Investors sense opportunities as more big businesses join the fight against climate-change.
There’s a growing consensus within global business culture that favours tackling and solving problems over that of disinterest and inaction. Maybe it’s the realization that setting new standards and leading by example can far exceed the prospects of any company that simply rests on its laurels and carries on with business as usual. A failure to adapt can leave them vulnerable to significant risk and “stranded assets” – assets that are written down, devalued or converted into liabilities because they haven’t complied with changing regulations and litigation, or adjusted to plain new realities.
It could also reflect knowing how investors appreciate seeing the long-term benefit of innovations that often arise during the effort to curtail a crisis. The swift development of several COVID-19 vaccines serves as the best recent example of what can be achieved when entire industries focus on solving a problem.
In this regard, its easy to see why momentum is gaining behind companies that are positioning themselves as leaders on one of the most definitive issues of our time: reducing the harmful and potentially irreversible effects of climate change. These companies aren’t just stepping up to do the right thing for the planet. They’re attracting the attention of investors for their ability to confront real challenges with bold strategies and an understanding of how their actions can influence and inspire others to strive for similar, and perhaps more striking, results.
Companies that start to pull away from competitors stand to become the preferred partners for other businesses who are taking their own action against climate change. They can also engage like-minded customers who would rather buy products and services from businesses that are committed to fighting this serious environmental challenge.
Guided by science
It’s well known that concentrated and coordinated action is necessary to reduce carbon emissions and curb rising temperatures that, at the very least, pose a threat to the economic survival of future generations, and at most, impacting the physical survival of many of the world’s ecosystems. That’s why many forward-looking companies have adopted the framework of the Paris Agreement, against which to monitor their own carbon emission reductions.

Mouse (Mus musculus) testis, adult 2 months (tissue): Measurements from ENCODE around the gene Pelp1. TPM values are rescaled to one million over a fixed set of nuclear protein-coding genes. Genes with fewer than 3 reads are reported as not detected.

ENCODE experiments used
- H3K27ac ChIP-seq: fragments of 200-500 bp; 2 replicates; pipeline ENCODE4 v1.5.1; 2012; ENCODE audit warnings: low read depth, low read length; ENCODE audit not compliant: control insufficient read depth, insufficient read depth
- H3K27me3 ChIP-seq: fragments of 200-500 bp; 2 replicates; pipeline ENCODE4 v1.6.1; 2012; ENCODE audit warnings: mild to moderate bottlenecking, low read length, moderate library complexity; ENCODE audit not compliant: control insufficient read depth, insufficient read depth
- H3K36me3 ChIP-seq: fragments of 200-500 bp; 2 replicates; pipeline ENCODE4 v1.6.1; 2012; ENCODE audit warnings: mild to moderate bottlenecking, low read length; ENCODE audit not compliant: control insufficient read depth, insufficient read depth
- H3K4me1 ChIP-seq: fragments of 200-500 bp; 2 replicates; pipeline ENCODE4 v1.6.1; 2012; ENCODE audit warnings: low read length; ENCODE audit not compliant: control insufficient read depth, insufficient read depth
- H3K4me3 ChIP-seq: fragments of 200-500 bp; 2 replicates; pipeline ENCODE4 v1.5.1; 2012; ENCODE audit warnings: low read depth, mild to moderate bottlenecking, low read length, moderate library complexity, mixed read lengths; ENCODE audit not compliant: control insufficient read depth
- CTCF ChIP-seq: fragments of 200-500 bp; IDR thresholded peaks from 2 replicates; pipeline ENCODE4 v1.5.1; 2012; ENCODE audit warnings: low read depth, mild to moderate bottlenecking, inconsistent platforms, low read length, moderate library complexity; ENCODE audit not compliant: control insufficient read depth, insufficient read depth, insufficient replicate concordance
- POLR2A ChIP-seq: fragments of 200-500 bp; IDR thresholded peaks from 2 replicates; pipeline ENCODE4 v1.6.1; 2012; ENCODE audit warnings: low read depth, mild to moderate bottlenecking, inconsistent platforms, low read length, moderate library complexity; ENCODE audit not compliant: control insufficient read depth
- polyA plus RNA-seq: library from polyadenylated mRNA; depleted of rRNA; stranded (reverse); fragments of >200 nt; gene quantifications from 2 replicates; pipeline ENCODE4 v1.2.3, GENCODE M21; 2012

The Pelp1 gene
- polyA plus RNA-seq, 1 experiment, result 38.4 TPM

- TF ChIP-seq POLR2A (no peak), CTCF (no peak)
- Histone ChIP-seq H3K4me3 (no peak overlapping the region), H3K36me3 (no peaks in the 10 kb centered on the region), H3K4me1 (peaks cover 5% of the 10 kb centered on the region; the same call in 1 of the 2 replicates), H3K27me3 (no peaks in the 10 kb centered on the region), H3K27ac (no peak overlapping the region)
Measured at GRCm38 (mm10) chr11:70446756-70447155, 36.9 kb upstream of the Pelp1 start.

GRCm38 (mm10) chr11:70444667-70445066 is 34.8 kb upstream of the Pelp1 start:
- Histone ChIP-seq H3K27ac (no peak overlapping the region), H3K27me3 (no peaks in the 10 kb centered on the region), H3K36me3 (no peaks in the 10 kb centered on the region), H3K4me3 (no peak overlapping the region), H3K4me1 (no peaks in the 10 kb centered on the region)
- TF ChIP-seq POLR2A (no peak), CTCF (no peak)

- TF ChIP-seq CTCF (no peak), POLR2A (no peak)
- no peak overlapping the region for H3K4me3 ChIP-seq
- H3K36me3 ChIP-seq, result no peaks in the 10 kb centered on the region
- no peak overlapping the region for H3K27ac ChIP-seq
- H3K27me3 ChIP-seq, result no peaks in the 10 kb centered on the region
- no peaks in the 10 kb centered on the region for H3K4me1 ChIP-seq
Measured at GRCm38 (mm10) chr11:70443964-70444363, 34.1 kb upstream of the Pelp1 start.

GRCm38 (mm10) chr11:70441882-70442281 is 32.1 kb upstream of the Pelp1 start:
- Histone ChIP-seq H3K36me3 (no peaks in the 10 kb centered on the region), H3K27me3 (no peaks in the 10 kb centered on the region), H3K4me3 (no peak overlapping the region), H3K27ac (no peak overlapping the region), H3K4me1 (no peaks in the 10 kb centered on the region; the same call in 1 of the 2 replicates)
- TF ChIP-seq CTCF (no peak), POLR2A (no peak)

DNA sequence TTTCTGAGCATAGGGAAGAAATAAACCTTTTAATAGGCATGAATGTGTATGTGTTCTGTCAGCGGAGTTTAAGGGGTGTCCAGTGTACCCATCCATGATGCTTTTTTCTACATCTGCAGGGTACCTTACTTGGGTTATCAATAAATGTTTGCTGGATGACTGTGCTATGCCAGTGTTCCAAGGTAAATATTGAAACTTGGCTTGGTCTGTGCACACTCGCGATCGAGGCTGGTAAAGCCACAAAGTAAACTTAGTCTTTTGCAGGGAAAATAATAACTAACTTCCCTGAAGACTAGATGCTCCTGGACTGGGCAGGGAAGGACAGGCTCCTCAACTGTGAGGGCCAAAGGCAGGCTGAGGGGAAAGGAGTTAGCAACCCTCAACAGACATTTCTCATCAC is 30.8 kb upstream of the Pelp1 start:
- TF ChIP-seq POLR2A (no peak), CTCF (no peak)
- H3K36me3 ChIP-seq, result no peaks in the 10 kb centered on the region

Signed in 2016 by more than 190 countries, including Canada, the Paris Agreement takes a scientific approach to helping governments drastically reduce their country’s carbon emissions. By raising commitment levels every five years, its signatories are endeavouring to achieve a carbon neutral world by 2050 in order to keep average global temperature increases well below 2°C, and preferably below 1.5°C, by the end of the century.
Many companies, especially in developed countries, have already stepped up to the challenge to reach net-zero carbon emissions within a reasonable timeframe. Those that set out to achieve the targets will become known as climate leaders – and the potential future market leaders, since they have the vision and plans to prepare for distant headwinds. Using the Agreement’s framework as a guide, they can chart a clear path towards lowering emissions, helping to prevent the worst impacts of climate change and at the same time, future-proof their business growth.
A new climate-themed fund
Being on the leading edge of investing in good causes can mean strong potential returns. That’s one of the concepts behind Manulife’s Climate Action Fund, compiled of companies across a wide range of industries that are proactively reducing their carbon emissions and getting ahead of the regulations that governments will likely have to impose to meet their commitments as outlined in the Paris Agreement.
As momentum builds, companies with a strong plan to erase their carbon footprint will be well positioned to comply with new regulations and avoid carbon taxes that emerge in the future. Through investment solutions that focus on these businesses, investors too can make a positive difference to the climate challenge at hand. By investing with an eye towards alleviating climate change, investors can share in the success of companies that are planning for tomorrow today and benefit from their potential long-term investment returns.
The Manulife Climate Action Fund is managed by Patrick Blais, senior managing director and senior portfolio manager, Manulife Fundamental Equity Team, Manulife Investment Management. Patrick joined the Manulife team in 2010 and has earned a strong reputation in managing equities. He’ll be supported by Margaret Childe, who leads Manulife’s environmental, social and governance (ESG) team, which has received an A+ from the Principles for Responsible Investment (PRI) for strategy and governance, as well as equity integration, and was named the best ESG team in North America by Capital Finance International (2019 and 2020).
Together, Patrick’s expertise and Manulife’s approach to ESG analysis and engagement will contribute to a global equity portfolio, diversified across sectors, that supports the effort to curtail global temperatures, without sacrificing potential long-term returns. Consider speaking with your clients about placing the [Manulife Climate Action Fund (Fonds d’initiatives climatiques Manuvie] amongst their forward-thinking portfolios.
The importance of E, S and G
All three components of ESG will have a growing influence on equity markets, according to a report by the CFA Institute and Principles for Responsible investment, who asked practitioners around the world whether environmental, social and governance factors “often” or “always” have an impact on share prices. This is one reason why it is important for managers aiming to enhance returns and mitigate risk to adopt an approach that considers E, S and G, even for a climate-themed fund like the Manulife Climate Action Fund.